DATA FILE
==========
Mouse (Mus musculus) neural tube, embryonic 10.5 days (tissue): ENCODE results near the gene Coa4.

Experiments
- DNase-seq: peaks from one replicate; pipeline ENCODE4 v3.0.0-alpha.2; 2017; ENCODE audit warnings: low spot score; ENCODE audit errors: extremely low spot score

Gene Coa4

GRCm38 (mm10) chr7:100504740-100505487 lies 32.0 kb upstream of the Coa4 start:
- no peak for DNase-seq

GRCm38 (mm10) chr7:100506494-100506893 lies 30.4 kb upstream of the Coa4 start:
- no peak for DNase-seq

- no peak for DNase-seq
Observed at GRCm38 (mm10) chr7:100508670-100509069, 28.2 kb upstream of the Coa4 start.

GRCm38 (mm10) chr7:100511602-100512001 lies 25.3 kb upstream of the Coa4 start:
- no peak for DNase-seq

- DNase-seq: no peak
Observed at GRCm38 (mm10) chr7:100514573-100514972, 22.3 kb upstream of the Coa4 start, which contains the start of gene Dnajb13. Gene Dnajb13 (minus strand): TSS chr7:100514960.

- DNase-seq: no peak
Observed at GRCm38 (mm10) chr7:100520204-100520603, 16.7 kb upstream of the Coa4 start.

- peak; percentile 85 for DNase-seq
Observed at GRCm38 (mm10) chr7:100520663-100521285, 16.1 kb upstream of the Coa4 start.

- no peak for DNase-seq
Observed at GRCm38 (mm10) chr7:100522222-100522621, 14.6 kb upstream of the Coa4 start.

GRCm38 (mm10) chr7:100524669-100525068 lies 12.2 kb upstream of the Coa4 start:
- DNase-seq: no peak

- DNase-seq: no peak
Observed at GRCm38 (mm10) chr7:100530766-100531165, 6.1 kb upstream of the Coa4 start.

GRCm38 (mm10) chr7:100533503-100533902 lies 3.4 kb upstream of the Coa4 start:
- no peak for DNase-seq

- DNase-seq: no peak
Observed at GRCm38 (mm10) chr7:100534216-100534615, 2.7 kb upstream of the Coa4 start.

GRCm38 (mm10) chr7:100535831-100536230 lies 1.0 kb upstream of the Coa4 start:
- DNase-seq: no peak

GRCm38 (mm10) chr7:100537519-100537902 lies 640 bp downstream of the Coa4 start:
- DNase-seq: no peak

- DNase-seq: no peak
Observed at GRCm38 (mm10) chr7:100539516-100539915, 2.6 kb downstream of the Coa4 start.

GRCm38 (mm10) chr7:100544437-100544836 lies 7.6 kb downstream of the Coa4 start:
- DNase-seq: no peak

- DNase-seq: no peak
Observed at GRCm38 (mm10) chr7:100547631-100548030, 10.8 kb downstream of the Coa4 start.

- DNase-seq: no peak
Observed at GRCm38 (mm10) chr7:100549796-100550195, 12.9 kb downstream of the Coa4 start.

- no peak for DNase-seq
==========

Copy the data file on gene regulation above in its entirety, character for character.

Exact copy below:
Mouse (Mus musculus) neural tube, embryonic 10.5 days (tissue): ENCODE results near the gene Coa4.

Experiments
- DNase-seq: peaks from one replicate; pipeline ENCODE4 v3.0.0-alpha.2; 2017; ENCODE audit warnings: low spot score; ENCODE audit errors: extremely low spot score

Gene Coa4

GRCm38 (mm10) chr7:100504740-100505487 lies 32.0 kb upstream of the Coa4 start:
- no peak for DNase-seq

GRCm38 (mm10) chr7:100506494-100506893 lies 30.4 kb upstream of the Coa4 start:
- no peak for DNase-seq

- no peak for DNase-seq
Observed at GRCm38 (mm10) chr7:100508670-100509069, 28.2 kb upstream of the Coa4 start.

GRCm38 (mm10) chr7:100511602-100512001 lies 25.3 kb upstream of the Coa4 start:
- no peak for DNase-seq

- DNase-seq: no peak
Observed at GRCm38 (mm10) chr7:100514573-100514972, 22.3 kb upstream of the Coa4 start, which contains the start of gene Dnajb13. Gene Dnajb13 (minus strand): TSS chr7:100514960.

- DNase-seq: no peak
Observed at GRCm38 (mm10) chr7:100520204-100520603, 16.7 kb upstream of the Coa4 start.

- peak; percentile 85 for DNase-seq
Observed at GRCm38 (mm10) chr7:100520663-100521285, 16.1 kb upstream of the Coa4 start.

- no peak for DNase-seq
Observed at GRCm38 (mm10) chr7:100522222-100522621, 14.6 kb upstream of the Coa4 start.

GRCm38 (mm10) chr7:100524669-100525068 lies 12.2 kb upstream of the Coa4 start:
- DNase-seq: no peak

- DNase-seq: no peak
Observed at GRCm38 (mm10) chr7:100530766-100531165, 6.1 kb upstream of the Coa4 start.

GRCm38 (mm10) chr7:100533503-100533902 lies 3.4 kb upstream of the Coa4 start:
- no peak for DNase-seq

- DNase-seq: no peak
Observed at GRCm38 (mm10) chr7:100534216-100534615, 2.7 kb upstream of the Coa4 start.

GRCm38 (mm10) chr7:100535831-100536230 lies 1.0 kb upstream of the Coa4 start:
- DNase-seq: no peak

GRCm38 (mm10) chr7:100537519-100537902 lies 640 bp downstream of the Coa4 start:
- DNase-seq: no peak

- DNase-seq: no peak
Observed at GRCm38 (mm10) chr7:100539516-100539915, 2.6 kb downstream of the Coa4 start.

GRCm38 (mm10) chr7:100544437-100544836 lies 7.6 kb downstream of the Coa4 start:
- DNase-seq: no peak

- DNase-seq: no peak
Observed at GRCm38 (mm10) chr7:100547631-100548030, 10.8 kb downstream of the Coa4 start.

- DNase-seq: no peak
Observed at GRCm38 (mm10) chr7:100549796-100550195, 12.9 kb downstream of the Coa4 start.

- no peak for DNase-seq